Hyperkalemia is an electrolyte abnormality with adverse clinical outcome or death if not treated properly.
Most patients with hyperkalemia slightly over 5 mmol/l are asymptomatic. When present, symptoms are nonspecific and predominantly related to muscular or cardiac function.
Hyperkalemia can result from any of the following reasons, which often occur in combination:
Hyperkalemia = potassium level > 5.5 mmol/l
Moderate hyperkalemia > 6.0 mmol/l
Severe hyperkalemia > 7.0 mmol/l
ECG findings generally correlate with the potassium level, but potentially life-threatening arrhythmias can occur without warning at almost any level of hyperkalemia.
Early ECG changes of hyperkalemia (5.5-6.5mmol/l)
ECG changes if blood potassium is 6.5-8.0 mmol/l
At a serum potassium level higher than 8.0 mmol/l, the ECG shows the following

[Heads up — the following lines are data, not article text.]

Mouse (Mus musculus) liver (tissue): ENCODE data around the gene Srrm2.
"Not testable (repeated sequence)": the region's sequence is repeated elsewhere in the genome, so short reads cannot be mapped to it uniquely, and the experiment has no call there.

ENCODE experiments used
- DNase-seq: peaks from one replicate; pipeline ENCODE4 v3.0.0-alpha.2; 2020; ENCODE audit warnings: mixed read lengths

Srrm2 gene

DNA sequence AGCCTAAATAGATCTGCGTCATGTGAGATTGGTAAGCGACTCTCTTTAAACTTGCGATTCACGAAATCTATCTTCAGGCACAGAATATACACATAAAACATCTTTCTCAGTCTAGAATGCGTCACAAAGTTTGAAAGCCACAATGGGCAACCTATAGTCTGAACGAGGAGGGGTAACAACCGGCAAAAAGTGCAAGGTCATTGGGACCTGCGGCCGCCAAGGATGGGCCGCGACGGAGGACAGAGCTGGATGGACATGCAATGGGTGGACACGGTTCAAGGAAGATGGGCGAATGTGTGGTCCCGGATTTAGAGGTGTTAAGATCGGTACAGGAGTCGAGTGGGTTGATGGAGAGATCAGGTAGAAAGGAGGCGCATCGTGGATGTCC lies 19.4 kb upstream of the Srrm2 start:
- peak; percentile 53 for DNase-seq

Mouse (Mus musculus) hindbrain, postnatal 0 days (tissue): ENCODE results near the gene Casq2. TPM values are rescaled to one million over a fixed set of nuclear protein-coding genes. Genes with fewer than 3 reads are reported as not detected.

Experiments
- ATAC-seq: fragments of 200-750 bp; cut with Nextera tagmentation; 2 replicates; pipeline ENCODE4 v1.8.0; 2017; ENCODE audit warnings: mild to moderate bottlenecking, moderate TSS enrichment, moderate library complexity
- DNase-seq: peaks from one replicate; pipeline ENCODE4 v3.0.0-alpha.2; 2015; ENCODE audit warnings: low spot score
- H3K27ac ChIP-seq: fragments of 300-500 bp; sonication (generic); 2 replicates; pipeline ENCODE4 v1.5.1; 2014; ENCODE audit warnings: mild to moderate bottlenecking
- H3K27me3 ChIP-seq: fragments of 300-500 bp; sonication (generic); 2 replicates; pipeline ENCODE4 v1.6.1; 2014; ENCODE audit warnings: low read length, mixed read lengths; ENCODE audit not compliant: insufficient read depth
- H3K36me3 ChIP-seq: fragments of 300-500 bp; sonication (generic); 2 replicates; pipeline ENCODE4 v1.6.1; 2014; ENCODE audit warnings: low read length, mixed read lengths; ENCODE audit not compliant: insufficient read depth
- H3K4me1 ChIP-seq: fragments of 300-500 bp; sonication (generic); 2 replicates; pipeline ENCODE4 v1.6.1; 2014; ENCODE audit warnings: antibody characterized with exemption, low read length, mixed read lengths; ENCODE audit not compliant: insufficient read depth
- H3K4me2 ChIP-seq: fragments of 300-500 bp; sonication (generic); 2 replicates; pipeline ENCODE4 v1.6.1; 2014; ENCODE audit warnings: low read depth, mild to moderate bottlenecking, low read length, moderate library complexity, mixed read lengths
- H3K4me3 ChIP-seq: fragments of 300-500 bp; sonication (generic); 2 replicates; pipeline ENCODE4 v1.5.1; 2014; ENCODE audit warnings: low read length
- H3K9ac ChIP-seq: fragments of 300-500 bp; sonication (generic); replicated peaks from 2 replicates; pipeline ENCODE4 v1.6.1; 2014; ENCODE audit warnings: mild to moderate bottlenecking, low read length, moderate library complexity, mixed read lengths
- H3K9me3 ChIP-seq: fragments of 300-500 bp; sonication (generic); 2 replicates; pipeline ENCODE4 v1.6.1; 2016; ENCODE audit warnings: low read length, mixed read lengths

Sensitivity of ECG changes is not very high - 34-43%, but specificity is about 85%.
!! Suspect hyperkalaemia in any patient with a new bradyarrhythmia or AV block, especially patients with renal failure, on haemodialysis or taking any combination of ACE inhibitors, potassium-sparing diuretics and potassium supplements.
ECG 1 Hyperkalemia 6.5 mmol/l in a patient with chronic renal failure (slight ST elevations in I, II, avL, peaked T waves in I, II, aVF, V2-V6)
ECG 2A Iatrogenic hyperkalemia in a patient with renal failure (wide QRS complexes, ST deviations, peaked waves)
ECG 2B ECG of the same patient after reverting hyperkalemia
The aggressiveness of therapy is directly related to the rapidity with which hyperkalemia has developed, the absolute level of hyperkalemia, and the evidence of cardiotoxicity.